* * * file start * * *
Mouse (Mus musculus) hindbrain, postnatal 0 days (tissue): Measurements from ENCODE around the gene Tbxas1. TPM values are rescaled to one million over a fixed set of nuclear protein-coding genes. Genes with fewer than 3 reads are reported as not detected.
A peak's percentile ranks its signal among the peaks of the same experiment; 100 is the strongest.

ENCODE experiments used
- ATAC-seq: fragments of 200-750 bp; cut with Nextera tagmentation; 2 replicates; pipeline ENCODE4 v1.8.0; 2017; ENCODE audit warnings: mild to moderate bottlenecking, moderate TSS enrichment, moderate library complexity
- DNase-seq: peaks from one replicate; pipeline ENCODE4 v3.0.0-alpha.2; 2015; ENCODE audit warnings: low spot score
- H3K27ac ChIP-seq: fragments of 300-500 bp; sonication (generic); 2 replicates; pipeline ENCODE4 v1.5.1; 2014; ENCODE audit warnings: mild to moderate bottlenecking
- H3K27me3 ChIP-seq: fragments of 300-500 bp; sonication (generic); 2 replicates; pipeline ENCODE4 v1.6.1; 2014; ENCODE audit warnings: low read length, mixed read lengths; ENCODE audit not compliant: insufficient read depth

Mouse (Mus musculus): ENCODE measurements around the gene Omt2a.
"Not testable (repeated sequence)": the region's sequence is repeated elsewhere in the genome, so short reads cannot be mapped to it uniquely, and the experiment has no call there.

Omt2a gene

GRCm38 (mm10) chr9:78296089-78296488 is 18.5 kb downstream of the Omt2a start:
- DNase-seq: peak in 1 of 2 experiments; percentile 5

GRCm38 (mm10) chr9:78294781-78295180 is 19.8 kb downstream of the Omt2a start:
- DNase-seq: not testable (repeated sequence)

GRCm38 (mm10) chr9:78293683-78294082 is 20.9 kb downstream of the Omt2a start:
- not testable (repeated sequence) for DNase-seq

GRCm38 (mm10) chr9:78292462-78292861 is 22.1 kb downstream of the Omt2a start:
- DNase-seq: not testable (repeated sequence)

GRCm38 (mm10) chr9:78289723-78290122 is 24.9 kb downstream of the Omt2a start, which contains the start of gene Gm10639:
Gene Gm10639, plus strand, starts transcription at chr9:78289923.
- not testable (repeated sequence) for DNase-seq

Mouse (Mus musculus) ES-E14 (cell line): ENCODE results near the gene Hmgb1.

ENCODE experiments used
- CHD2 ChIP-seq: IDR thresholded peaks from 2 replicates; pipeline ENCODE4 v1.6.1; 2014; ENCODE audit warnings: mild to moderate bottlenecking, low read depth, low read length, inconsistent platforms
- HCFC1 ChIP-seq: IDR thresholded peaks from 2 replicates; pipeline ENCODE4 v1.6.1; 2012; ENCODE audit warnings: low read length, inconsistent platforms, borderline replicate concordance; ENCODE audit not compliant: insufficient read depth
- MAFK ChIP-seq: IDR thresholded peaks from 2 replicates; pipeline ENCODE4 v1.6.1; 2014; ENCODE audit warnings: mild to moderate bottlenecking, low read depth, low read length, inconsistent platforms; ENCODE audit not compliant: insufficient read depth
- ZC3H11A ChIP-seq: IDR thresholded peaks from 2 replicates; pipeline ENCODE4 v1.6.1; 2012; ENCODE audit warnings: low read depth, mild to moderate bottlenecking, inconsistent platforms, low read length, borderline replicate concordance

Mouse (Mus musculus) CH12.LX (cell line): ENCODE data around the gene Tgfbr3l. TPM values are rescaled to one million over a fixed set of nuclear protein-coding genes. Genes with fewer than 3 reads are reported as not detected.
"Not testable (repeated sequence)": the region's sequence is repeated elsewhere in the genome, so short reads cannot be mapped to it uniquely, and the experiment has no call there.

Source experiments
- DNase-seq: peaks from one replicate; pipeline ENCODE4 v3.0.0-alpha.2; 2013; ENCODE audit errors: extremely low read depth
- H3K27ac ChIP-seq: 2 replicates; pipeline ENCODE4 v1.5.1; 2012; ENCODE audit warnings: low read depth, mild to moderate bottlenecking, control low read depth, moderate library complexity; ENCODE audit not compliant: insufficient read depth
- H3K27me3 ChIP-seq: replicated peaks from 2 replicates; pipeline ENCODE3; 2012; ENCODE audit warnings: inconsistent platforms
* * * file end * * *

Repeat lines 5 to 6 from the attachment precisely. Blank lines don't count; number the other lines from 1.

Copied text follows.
- DNase-seq: peaks from one replicate; pipeline ENCODE4 v3.0.0-alpha.2; 2015; ENCODE audit warnings: low spot score
- H3K27ac ChIP-seq: fragments of 300-500 bp; sonication (generic); 2 replicates; pipeline ENCODE4 v1.5.1; 2014; ENCODE audit warnings: mild to moderate bottlenecking